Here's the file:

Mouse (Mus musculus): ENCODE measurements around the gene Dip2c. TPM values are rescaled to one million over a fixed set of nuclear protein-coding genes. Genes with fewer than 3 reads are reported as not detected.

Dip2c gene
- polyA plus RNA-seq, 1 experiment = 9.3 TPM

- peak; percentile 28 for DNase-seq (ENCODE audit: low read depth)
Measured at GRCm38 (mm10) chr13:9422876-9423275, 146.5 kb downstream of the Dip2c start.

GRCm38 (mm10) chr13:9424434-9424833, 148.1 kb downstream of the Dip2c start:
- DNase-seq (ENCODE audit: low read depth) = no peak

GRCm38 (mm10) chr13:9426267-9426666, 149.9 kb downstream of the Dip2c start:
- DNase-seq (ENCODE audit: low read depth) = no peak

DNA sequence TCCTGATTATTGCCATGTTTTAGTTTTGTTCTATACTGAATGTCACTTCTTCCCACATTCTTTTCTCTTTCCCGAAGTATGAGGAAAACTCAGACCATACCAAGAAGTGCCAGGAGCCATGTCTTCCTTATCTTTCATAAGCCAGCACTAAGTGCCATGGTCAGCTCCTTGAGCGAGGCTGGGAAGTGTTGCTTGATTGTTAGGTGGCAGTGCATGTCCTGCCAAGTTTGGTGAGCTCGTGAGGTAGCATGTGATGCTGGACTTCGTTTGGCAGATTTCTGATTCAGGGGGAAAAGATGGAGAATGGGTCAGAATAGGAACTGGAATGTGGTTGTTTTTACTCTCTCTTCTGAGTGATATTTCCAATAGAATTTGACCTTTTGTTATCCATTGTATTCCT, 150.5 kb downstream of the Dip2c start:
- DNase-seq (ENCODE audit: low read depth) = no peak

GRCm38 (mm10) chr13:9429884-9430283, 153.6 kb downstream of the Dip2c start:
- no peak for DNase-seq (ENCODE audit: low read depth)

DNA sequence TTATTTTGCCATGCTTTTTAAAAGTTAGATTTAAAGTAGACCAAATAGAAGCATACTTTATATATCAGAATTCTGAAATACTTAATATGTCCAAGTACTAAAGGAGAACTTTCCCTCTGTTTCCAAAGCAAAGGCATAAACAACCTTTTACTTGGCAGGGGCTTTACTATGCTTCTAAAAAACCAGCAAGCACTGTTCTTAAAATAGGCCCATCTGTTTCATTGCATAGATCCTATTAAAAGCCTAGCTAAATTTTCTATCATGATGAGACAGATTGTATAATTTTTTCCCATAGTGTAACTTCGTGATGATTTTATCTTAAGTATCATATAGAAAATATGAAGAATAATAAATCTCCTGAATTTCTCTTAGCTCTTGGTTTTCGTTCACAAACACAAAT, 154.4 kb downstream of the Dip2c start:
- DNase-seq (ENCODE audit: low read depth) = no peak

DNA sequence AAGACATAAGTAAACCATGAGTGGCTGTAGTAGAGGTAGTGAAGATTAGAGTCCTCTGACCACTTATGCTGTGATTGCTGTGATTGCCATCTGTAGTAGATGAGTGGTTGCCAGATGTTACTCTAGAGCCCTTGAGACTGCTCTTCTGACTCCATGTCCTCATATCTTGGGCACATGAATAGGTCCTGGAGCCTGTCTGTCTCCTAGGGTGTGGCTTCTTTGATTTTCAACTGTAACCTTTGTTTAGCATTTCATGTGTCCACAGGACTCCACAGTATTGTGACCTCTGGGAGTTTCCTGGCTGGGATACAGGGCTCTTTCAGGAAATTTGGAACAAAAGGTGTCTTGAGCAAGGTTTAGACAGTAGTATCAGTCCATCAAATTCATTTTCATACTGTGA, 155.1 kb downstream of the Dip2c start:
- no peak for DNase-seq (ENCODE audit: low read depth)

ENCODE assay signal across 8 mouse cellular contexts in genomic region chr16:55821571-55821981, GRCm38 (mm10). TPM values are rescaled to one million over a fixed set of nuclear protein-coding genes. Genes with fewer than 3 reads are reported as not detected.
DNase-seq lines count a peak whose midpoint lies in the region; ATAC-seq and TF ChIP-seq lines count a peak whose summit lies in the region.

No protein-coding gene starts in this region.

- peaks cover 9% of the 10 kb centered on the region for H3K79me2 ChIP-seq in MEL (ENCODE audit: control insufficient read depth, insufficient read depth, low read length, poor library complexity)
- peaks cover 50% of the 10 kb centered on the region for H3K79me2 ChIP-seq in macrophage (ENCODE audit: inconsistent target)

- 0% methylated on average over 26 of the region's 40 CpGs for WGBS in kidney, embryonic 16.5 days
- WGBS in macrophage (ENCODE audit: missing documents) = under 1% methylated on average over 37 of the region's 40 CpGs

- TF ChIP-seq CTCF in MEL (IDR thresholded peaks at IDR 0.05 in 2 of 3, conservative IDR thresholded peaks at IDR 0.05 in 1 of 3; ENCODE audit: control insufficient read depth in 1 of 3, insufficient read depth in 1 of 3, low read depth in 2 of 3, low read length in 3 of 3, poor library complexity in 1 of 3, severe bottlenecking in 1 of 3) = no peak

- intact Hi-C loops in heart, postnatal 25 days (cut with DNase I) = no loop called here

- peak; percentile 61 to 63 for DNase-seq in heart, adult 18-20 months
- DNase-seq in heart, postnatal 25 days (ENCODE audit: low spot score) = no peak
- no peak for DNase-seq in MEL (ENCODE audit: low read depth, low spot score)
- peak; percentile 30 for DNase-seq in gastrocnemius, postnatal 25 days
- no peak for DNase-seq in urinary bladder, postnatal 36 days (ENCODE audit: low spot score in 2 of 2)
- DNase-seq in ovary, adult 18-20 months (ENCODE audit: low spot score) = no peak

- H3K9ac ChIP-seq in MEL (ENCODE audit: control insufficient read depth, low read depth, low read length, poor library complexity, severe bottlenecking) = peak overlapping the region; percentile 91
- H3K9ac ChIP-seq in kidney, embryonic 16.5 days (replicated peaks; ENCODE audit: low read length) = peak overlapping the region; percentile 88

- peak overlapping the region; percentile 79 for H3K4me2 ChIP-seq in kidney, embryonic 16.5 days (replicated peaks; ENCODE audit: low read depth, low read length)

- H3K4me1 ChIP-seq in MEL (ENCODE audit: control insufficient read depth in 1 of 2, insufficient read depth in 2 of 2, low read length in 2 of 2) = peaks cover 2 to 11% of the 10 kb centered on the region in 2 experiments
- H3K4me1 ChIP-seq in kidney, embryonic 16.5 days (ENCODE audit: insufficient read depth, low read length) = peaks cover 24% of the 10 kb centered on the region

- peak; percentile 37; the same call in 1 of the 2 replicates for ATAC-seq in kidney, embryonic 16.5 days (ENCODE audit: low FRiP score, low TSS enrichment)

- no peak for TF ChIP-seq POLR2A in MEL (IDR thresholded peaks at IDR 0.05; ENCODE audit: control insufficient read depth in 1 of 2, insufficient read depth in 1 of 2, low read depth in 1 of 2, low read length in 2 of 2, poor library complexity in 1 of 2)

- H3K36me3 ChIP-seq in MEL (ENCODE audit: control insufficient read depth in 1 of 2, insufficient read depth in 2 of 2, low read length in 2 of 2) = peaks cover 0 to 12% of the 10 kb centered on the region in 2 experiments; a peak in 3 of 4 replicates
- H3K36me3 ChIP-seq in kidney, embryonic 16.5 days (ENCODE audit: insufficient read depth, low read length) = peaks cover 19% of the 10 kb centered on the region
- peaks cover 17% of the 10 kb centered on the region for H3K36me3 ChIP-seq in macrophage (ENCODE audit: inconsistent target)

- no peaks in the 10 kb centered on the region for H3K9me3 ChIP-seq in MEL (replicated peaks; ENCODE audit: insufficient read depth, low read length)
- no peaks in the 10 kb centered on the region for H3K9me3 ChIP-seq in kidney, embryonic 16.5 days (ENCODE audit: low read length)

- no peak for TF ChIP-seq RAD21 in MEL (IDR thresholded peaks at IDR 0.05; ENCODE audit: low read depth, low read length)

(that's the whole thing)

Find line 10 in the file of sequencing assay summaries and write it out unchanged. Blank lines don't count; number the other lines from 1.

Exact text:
DNA sequence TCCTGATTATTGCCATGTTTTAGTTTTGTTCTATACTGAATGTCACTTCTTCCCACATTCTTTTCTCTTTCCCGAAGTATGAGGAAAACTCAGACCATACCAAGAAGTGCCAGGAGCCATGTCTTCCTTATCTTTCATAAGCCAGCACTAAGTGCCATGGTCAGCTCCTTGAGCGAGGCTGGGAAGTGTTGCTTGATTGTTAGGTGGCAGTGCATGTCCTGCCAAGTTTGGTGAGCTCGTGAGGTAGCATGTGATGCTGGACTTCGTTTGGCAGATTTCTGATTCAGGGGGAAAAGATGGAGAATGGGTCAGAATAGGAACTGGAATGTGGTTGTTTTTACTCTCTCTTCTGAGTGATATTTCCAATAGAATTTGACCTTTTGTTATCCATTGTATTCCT, 150.5 kb downstream of the Dip2c start: